Ocean Arks is now helping introduce bioremediation technology around the world. “The once-radical ideas we had about creating a sustainable future are now considered mainstream,” Todd says. “It’s moving much faster than we can keep up with.” Complementing Ocean Arks’ work are efforts to save the seeds of crop plants that would otherwise pass out of existence; remove dams from once-wild rivers to restore historic fish populations; reclaim land that erosion has turned into desert; and replace chemical-intensive farming with equally productive high-yield organic methods. Wind energy enjoyed its best year ever in 1999, adding $1 billion in new generating equipment. But is this progressive tide moving fast enough?
Looking at the future, Todd calls herself “intellectually pessimistic, but a glandular optimist.” We’re trying to maintain that stance, too, in the face of mounting bad news about the planet’s prospects. Unfortunately, the many positive programs underway around the world are dwarfed in scale by the ruinous effects of both large-scale and subsistence agriculture (particularly when it involves raising livestock), by population-fueled land-clearing, and by massively destructive “development” projects like China’s Three Gorges Dam, funded in part by the techno-friendly World Bank. (For another example of the Bank’s baleful global reach, see the “Currents” section this issue.)
The spotted owl was a catalyst for the forest debate.© Greg Vaughn / Tom Stack & Associates
Sandra Steingraber, the scientist/author who was interviewed in last issue’s E, does a brilliant job in her book Living Downstream of personalizing the toxic fallout from our technological society. Herself a cancer survivor, she shows the dark side of the dream. Lives that were supposed to have been lived better through chemistry, caught up in a worldwide “green revolution,” are instead foreshortened by it.
McDonald© Richard B. Levine
In April, we’ll celebrate the 30th anniversary of Earth Day, again with Denis Hayes at the helm. There is indeed much to celebrate, and much to get done. We should turn the event into a clarion call for action, a redoubling of efforts to motivate the American people to support green initiatives. And it should be an occasion to focus on our lack of political leadership, from either party. (The jury’s still out on the Reform Party, but most of the visible indicators are negative.)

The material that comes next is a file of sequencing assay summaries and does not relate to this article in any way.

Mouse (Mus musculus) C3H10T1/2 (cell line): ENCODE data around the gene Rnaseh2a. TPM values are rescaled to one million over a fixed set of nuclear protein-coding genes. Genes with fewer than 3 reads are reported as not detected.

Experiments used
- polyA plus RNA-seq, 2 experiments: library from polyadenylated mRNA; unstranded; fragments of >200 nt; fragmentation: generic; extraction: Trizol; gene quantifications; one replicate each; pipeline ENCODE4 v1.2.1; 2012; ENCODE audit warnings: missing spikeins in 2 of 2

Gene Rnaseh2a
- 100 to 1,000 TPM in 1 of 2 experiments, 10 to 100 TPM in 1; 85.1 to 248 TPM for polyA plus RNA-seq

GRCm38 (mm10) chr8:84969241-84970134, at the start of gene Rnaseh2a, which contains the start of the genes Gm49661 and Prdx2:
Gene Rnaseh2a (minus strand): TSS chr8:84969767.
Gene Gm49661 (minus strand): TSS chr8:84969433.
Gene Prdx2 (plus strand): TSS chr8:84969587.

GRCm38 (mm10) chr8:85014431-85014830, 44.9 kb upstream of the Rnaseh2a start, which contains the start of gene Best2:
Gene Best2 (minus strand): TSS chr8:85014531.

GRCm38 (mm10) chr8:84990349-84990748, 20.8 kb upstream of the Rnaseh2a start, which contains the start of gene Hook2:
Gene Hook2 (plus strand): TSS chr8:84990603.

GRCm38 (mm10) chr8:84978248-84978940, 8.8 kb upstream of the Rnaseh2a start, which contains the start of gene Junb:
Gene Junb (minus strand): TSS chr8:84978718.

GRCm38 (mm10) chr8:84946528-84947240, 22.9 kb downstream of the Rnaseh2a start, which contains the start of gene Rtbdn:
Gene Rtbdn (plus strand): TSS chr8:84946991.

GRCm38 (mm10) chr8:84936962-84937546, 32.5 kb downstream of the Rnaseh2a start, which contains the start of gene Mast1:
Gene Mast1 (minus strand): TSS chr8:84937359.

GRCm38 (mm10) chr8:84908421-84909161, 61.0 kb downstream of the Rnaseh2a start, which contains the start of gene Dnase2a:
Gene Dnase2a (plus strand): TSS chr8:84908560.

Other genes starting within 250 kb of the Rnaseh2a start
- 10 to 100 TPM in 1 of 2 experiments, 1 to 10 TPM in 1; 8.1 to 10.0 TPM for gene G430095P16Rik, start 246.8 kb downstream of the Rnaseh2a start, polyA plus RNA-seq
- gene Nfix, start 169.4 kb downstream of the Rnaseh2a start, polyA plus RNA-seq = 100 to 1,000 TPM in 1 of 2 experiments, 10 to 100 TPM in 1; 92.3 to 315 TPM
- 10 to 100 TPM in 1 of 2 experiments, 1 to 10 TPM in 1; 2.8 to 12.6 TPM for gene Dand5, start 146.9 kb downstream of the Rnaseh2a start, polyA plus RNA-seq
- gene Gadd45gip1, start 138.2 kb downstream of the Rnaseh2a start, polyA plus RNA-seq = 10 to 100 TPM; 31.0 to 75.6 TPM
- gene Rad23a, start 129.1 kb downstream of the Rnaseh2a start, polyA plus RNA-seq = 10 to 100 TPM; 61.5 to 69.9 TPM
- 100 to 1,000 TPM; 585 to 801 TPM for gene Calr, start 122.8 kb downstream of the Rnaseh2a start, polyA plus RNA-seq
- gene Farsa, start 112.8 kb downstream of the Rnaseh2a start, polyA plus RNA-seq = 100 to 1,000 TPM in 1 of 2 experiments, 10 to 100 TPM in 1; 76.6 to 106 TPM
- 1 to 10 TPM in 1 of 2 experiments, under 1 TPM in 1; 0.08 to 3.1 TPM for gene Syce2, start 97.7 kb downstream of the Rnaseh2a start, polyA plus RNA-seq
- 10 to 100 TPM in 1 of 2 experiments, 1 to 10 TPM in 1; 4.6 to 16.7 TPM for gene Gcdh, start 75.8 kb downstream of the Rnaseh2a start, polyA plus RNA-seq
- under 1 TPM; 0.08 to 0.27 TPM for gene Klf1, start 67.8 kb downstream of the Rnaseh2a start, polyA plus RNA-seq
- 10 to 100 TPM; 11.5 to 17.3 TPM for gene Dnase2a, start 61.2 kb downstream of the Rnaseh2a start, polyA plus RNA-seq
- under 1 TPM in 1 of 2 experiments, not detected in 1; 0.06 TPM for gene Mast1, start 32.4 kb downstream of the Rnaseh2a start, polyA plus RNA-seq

There’s something fundamentally wrong when eight years of an environmentally friendly administration in Washington can produce such limited results. Obviously, Congress is getting the message that the voters fundamentally don’t care about the issues. The chilling Senate vote against the Nuclear Test Ban Treaty, surely a bedrock environmental goal, is just one example. In a warmer climate, Clinton’s protective action on national forests would have come much earlier in his administration. Al Gore, with all the trappings of a genuine environmentalist, has simply been absent from the debate.
What is E‘s role in all this? It’s certainly not to simply accentuate the positive, though we’ve had people tell us they can’t read the magazine because of all the bad environmental news. But we think most of our readers want to get their medicine straight, not coated in a sugar pill. There are plenty of uplifting stories to report, though, and you’ll often read them here first.
Like the twin towers of Three Mile Island, the Exxon Valdez became a symbol of corporate hubris.© Ken Graham Agency
As environmentalists, a title most of our readers share, I think we can go into the 21st century with a sense of renewed purpose, knowing that our work is more important than ever. And for those of you sitting on the fence, wondering which way to jump on these issues, there’s never been a more crucial time to paint yourself green.